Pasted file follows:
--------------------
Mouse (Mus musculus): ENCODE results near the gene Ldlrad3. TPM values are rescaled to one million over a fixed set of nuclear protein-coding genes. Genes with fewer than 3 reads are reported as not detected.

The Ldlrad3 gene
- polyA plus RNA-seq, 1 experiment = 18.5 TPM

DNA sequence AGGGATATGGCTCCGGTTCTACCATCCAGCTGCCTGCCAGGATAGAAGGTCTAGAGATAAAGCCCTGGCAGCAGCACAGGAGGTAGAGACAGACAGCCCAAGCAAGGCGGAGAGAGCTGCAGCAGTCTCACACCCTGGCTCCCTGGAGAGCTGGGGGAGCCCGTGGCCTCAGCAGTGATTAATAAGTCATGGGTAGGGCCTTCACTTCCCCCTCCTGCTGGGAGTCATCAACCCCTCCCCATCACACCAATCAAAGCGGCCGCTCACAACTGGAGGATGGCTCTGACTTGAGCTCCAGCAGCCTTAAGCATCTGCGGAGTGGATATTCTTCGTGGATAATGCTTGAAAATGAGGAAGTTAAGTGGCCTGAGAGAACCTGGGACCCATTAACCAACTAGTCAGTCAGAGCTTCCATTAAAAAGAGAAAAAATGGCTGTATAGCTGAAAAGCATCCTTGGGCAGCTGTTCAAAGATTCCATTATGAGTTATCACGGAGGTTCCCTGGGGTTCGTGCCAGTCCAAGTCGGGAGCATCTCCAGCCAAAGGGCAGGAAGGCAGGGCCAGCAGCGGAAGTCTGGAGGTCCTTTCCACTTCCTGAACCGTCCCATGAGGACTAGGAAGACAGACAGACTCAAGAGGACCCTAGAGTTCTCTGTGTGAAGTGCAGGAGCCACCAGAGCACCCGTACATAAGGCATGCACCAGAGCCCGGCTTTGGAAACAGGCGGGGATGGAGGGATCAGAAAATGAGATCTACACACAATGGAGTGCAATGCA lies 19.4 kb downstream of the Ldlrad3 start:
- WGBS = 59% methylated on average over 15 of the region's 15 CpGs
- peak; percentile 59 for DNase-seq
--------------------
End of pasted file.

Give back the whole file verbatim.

Mouse (Mus musculus): ENCODE results near the gene Ldlrad3. TPM values are rescaled to one million over a fixed set of nuclear protein-coding genes. Genes with fewer than 3 reads are reported as not detected.

The Ldlrad3 gene
- polyA plus RNA-seq, 1 experiment = 18.5 TPM

DNA sequence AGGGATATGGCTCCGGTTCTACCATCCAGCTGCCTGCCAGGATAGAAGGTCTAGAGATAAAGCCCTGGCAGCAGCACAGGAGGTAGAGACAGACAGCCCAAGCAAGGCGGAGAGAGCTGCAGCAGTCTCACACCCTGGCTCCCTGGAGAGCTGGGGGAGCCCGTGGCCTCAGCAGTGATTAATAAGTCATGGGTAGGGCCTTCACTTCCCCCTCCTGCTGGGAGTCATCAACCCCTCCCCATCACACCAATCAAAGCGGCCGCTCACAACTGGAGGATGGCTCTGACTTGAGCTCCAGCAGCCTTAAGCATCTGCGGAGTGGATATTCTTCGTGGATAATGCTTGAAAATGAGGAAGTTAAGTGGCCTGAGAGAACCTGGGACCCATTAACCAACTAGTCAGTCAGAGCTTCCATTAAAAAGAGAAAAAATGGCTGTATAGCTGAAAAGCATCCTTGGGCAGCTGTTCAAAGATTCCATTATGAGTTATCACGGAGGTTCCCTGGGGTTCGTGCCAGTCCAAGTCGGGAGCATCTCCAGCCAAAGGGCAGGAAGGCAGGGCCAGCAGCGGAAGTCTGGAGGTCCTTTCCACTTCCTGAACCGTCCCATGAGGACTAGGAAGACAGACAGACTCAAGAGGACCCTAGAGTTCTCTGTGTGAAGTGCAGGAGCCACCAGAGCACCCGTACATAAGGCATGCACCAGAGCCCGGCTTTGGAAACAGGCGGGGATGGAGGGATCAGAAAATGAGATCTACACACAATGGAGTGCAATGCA lies 19.4 kb downstream of the Ldlrad3 start:
- WGBS = 59% methylated on average over 15 of the region's 15 CpGs
- peak; percentile 59 for DNase-seq